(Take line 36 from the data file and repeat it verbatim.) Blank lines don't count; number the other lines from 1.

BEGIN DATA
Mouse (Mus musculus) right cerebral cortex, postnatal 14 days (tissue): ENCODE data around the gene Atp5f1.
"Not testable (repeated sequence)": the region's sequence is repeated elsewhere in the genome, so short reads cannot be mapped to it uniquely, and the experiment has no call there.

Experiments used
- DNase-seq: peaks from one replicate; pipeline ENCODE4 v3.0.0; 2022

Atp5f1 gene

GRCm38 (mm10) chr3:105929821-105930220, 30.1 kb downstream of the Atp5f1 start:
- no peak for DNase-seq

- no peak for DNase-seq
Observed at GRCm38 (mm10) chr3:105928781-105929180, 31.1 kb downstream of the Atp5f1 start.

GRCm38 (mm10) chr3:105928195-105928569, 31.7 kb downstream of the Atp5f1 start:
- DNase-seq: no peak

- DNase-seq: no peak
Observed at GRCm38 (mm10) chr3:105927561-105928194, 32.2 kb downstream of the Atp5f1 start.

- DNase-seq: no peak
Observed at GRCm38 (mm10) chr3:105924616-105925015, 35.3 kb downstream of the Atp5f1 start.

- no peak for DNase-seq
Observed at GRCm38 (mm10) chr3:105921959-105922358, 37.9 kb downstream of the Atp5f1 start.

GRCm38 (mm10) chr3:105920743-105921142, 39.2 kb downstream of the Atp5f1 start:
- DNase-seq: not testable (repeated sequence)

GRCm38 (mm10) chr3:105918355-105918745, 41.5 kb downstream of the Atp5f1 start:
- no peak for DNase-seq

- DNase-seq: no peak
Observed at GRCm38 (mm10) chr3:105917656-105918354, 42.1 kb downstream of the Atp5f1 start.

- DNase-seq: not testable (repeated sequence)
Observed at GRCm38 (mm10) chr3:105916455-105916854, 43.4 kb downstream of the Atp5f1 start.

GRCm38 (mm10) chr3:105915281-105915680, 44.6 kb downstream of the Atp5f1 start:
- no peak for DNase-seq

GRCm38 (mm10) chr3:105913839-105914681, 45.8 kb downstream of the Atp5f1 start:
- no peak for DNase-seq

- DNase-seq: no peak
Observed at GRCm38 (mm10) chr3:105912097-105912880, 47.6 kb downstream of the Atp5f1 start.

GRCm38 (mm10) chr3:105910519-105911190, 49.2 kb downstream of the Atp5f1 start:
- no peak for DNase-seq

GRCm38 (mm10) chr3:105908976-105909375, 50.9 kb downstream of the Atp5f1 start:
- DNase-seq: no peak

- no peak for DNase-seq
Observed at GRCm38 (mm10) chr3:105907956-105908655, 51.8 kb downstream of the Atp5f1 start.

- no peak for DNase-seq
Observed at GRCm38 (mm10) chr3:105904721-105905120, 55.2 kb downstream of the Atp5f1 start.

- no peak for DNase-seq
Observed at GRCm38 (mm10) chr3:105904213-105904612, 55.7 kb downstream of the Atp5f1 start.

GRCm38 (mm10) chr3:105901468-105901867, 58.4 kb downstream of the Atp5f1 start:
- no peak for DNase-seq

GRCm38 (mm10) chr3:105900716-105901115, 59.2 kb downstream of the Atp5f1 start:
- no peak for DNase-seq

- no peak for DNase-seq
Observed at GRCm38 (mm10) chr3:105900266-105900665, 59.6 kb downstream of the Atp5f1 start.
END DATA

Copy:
- no peak for DNase-seq